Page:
• By 12 months old, your child should be eating the same food as the rest of the family. You may need to make the texture of some foods a bit softer.
  • Even when regular family foods are introduced, you can keep breastfeeding your toddler for up to two years and beyond. Continue to offer a variety of healthy food to your toddler and preschooler.
  • Children are more likely to be healthy eaters when they are older if they start healthy eating habits at a young age.

Challenges

It may be challenging at times to feed your toddler. As they get older, children become more independent and learn to say ‘no’. It is normal for young children to develop food likes and dislikes, want to choose their own foods and even refuse to eat certain foods for a time. The amount of food they eat will change based on their activity level and growth spurts.

Tips to help your toddler and preschooler eat well

  • Let your child decide what to eat and how much to eat. You decide what food to serve, and when and where to serve it. Meal and snack times will be pleasant if you do your job for feeding your child and let your child do his job.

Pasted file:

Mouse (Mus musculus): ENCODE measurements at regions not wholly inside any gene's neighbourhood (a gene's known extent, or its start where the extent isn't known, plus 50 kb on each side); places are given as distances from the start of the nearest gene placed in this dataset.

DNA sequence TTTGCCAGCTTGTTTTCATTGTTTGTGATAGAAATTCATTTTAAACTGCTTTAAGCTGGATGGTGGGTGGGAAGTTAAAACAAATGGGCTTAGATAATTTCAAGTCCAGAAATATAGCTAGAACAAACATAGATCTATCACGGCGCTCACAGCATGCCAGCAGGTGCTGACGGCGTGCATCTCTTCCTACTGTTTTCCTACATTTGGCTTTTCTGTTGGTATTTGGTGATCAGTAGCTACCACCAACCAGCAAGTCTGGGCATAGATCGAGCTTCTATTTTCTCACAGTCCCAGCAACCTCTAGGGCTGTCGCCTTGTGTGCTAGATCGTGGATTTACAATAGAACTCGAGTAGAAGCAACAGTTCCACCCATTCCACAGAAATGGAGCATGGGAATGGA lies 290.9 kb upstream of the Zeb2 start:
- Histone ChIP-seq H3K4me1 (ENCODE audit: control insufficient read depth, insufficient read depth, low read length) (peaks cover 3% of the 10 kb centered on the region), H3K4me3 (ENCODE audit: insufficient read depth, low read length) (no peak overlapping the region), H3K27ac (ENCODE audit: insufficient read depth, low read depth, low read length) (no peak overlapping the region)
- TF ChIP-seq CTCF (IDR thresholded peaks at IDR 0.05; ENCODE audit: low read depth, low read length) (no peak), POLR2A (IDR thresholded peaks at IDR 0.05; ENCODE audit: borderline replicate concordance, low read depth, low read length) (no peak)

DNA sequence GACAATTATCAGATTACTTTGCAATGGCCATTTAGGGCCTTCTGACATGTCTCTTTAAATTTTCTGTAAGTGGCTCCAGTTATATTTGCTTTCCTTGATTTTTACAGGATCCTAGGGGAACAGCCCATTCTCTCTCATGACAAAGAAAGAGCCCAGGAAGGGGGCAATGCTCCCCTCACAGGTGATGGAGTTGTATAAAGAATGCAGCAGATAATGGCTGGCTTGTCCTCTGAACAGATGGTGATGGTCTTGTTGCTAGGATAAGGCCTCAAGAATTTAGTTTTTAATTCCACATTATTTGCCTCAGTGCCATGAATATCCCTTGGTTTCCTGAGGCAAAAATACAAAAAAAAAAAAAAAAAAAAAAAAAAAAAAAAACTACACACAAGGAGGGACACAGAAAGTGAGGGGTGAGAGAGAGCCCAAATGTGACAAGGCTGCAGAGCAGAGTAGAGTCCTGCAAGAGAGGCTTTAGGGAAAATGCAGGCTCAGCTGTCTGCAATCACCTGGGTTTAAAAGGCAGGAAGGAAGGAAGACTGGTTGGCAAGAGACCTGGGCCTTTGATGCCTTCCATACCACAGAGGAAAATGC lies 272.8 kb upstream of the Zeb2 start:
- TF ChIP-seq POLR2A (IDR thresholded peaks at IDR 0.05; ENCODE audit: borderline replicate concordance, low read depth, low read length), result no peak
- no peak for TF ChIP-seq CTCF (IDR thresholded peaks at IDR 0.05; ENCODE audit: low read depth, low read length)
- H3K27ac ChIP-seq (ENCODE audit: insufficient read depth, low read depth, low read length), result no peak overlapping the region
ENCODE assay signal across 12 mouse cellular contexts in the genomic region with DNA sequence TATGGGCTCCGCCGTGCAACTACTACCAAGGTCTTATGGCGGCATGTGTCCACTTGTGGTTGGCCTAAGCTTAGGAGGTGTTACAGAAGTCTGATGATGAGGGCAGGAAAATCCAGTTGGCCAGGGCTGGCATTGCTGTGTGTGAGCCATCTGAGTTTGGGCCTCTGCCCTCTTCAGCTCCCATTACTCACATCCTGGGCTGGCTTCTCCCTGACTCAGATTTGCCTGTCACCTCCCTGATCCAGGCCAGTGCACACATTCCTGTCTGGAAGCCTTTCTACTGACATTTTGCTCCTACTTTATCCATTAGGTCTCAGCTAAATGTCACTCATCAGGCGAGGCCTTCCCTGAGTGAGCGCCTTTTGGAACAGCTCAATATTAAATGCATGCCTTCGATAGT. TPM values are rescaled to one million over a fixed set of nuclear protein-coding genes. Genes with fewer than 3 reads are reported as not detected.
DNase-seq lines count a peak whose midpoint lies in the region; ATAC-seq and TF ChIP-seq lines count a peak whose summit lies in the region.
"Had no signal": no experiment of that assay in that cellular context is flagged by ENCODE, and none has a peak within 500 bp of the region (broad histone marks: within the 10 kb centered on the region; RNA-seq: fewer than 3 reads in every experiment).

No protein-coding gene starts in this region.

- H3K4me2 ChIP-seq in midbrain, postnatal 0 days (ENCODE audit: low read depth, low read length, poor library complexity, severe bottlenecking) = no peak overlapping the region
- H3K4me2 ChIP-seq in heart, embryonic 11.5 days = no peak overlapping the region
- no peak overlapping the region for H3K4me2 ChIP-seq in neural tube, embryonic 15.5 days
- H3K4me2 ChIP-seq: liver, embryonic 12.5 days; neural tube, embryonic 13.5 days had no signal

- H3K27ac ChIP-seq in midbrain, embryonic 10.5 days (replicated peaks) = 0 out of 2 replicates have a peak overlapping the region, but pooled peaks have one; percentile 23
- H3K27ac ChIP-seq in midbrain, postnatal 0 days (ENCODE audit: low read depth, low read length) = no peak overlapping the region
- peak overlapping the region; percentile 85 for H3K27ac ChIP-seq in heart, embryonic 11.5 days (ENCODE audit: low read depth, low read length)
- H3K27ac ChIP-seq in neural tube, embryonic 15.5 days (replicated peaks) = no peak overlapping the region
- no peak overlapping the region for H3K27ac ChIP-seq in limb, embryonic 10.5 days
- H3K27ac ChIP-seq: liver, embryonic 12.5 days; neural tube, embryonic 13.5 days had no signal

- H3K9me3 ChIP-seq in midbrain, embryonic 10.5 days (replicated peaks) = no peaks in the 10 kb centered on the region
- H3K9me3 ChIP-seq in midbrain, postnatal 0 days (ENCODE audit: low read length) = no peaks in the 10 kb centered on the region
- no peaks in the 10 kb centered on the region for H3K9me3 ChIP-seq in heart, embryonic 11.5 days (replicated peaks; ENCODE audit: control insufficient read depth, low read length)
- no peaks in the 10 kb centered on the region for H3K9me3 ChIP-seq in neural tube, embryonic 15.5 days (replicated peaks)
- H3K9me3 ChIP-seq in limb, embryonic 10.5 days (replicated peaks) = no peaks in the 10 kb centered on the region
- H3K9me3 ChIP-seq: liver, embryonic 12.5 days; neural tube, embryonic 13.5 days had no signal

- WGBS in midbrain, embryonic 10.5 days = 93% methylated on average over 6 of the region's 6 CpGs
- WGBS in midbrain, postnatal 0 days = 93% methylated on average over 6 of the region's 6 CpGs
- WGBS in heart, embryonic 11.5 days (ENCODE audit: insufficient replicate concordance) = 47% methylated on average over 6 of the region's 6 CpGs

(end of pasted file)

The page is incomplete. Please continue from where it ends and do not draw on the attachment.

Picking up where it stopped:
• Set a routine. Offer three meals and two or three snacks around the same time each day. This will help your child be hungry for the food that is offered.
  • Children who ‘graze’ throughout the day may be too full to eat regular meals.
  • Keep mealtimes calm and pleasant. Do not pressure your child to eat more or less.
  • Serve small portions. Small children have small tummies. Let him have more if he asks but don’t be concerned if he doesn’t ‘clean his plate’.
  • Avoid distractions. Turn off the television and put toys away. This will let your toddler focus on eating.
  • Serve milk with meals and snacks. Toddlers and preschoolers should not have more than 500 millilitres of homogenized milk a day, or less if they are breastfeeding. Too much milk can fill your child and they won’t be hungry for meals and snacks. Offer water to drink between meals and snacks.
  • If you give juice, limit the amount to ½ cup a day. Too much juice can lead to tooth decay and may make children too full for food. Juice is not necessary for good health. It is better to offer whole fruits. If you do give juice, make sure it is 100% fruit juice.
  • Eat together. You are a role model for your child. Children are more likely to eat and enjoy a variety of healthy food if you do too.

Is your Child a Healthy Eater?

Find out if your child is a healthy eater. Nutri-eStep is a fast and simple interactive tool for parents or caregivers of preschoolers and toddlers. Gives immediate feedback and resource links.

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